The tools to do this are fairly simple, he said. Most CRM programs have APIs (application programming interfaces) that, in conjunction with an ESP's software, can make this process automatic. Here are four of the CRM events that should always lead to an e-mail message, according to Kramer:
1) When the prospect goes from being contacted by your company to expressing interest in more information (discovery). When someone raises their hand and expresses interest in your product or service, they are looking for additional information. While product sheets, case studies and links to podcasts, videos and other interactive tools are great, don't forget to address the customer experience. “You can send out an e-mail from the director of training that says, "This is what you can expect from us when you become a customer.' The next message might be from your director of product strategy or development, detailing your company's roadmap,” Kramer said.
2) When the prospect moves from discovery to making an appointment. Sending out a triggered message when someone sets up an appointment to meet with a member of your sales force can do two things: increase brand awareness while decreasing the chance of canceled appointments, Kramer said. “The e-mail should set the stage for the meeting,” he added. “It should say: "Dear Name, insert personalization tag [the name of the salesperson] is looking forward to speaking with you on Thursday at 4 p.m.,' ” he said. “Then you'll want to word it in a way that gives the recipient an opportunity to ask questions between then and the appointment.”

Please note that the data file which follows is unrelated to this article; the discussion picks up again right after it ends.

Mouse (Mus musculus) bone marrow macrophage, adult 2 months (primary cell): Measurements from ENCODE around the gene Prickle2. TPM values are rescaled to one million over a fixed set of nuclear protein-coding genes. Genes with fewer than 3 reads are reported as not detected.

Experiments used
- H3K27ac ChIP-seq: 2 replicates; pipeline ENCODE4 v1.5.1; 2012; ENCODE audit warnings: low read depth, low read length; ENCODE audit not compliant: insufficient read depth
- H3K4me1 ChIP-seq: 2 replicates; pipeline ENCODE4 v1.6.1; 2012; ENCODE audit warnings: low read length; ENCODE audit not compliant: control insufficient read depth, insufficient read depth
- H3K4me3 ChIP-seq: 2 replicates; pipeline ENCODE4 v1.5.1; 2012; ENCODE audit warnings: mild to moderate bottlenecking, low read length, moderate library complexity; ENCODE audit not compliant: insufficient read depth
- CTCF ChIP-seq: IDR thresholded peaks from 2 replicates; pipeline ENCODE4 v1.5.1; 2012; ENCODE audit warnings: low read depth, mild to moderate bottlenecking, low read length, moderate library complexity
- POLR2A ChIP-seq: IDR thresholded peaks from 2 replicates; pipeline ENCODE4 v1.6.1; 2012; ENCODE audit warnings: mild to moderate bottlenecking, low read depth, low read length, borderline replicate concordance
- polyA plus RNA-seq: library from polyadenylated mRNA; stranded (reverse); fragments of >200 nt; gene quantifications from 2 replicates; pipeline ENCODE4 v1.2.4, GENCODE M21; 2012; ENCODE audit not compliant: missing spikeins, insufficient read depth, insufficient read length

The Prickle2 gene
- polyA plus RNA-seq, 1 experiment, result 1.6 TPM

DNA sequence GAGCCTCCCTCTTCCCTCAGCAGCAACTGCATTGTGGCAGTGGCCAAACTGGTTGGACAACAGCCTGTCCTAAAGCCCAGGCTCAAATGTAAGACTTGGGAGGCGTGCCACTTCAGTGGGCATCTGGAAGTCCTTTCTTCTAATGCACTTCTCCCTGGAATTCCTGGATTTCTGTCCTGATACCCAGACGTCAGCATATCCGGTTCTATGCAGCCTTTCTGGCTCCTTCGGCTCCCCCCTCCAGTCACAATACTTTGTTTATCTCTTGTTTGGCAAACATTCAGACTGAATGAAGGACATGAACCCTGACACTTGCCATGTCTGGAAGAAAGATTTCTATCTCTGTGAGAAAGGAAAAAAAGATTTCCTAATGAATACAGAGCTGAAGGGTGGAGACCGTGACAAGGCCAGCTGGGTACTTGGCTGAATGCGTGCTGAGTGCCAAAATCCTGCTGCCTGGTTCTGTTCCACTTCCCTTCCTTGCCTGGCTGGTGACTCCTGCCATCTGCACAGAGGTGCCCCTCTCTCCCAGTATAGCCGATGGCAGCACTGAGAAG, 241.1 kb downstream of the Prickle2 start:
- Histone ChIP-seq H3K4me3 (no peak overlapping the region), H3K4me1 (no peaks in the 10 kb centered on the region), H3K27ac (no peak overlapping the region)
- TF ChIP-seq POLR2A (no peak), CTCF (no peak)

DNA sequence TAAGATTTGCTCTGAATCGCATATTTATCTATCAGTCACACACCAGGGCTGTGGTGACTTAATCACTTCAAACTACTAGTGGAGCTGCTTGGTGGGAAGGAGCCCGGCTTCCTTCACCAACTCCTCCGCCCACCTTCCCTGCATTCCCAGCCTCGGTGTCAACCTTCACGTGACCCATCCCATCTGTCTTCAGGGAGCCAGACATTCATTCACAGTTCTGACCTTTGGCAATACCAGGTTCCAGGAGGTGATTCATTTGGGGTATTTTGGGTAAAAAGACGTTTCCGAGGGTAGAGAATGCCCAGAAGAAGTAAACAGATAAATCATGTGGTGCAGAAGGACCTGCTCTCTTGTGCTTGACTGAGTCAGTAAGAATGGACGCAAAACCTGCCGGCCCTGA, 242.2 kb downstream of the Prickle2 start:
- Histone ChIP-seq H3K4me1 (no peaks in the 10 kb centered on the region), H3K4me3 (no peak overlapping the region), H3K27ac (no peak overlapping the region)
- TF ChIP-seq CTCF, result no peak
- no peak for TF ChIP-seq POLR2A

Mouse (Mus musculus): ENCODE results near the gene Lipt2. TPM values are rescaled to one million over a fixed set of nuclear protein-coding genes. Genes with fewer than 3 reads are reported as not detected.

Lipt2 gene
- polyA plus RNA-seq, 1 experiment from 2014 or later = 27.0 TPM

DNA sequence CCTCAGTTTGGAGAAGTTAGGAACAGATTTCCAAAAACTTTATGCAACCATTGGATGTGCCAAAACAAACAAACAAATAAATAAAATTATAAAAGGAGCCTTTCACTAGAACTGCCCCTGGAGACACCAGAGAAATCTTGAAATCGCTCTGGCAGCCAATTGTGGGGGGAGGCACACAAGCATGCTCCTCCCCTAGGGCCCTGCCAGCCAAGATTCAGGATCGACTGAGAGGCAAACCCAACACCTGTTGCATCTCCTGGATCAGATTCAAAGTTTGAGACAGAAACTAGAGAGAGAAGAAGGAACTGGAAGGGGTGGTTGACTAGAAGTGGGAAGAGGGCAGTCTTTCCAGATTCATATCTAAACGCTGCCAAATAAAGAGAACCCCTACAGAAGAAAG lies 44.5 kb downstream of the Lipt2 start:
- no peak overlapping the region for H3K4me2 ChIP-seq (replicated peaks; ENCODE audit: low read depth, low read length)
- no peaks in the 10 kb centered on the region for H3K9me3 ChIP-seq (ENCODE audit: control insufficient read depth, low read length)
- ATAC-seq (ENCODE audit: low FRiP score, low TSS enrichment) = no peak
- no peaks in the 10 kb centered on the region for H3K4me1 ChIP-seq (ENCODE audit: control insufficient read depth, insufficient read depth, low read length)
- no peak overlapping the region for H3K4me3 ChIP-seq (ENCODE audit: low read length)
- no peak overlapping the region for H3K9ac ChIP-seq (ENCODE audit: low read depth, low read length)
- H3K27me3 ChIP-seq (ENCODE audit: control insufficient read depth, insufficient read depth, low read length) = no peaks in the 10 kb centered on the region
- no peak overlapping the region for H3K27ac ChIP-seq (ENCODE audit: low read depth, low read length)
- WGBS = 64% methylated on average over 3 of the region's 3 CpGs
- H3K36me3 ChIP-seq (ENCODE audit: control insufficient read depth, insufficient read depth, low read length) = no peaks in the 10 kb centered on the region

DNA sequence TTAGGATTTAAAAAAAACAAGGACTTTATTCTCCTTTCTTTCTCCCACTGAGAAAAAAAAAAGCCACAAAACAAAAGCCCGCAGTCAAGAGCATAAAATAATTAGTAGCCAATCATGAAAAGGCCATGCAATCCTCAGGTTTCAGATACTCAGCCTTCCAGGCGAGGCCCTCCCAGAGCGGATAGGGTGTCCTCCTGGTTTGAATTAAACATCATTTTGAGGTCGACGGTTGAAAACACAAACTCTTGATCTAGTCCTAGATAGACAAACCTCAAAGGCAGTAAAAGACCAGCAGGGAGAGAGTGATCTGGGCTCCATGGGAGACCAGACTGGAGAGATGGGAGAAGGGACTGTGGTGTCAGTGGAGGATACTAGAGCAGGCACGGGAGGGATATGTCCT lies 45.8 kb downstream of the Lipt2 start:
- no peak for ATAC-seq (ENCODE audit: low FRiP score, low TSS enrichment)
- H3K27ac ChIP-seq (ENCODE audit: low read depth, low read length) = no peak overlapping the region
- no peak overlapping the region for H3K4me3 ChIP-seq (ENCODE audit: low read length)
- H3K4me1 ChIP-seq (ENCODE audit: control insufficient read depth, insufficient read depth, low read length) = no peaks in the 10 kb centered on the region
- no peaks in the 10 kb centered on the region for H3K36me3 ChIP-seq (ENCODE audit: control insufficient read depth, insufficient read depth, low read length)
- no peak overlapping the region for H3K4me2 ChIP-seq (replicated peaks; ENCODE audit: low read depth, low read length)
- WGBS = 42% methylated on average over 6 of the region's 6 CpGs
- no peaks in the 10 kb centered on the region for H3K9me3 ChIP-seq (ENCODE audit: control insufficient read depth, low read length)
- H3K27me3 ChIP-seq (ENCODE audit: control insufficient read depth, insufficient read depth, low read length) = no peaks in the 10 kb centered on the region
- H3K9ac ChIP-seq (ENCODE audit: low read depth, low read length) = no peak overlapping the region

3) When the prospect moves from lead to sale. Life cycle messages, Kramer said, are the perfect way to upsell as well as show your appreciation for a customer, which can build trust. At the very least you should trigger e-mails before a contract is up, whenever a product update is released and when anything related to the original product is released, he said. “Life cycle messages are really killer,” he said.
4) When the customer requests support. Listrak has implemented a trigger within its own company that automatically sends out a survey to people once their trouble ticket has closed, Kramer said. It does this to help understand how the company rates when it comes to a Net Promoter score (which identifies the likelihood that a customer would refer a service to a friend or colleague). “One of the key metrics for our support department is getting more surveys filled out and collecting more data to understand how the changes we're making to our customer service are affecting our Net Promoter score,” he explained. Most companies will want to send out some sort of survey or follow-up e-mail to make sure that the customer was satisfied with their experience. In some cases, there's an opportunity to do a soft upsell, especially if a company is selling a multitiered service offering.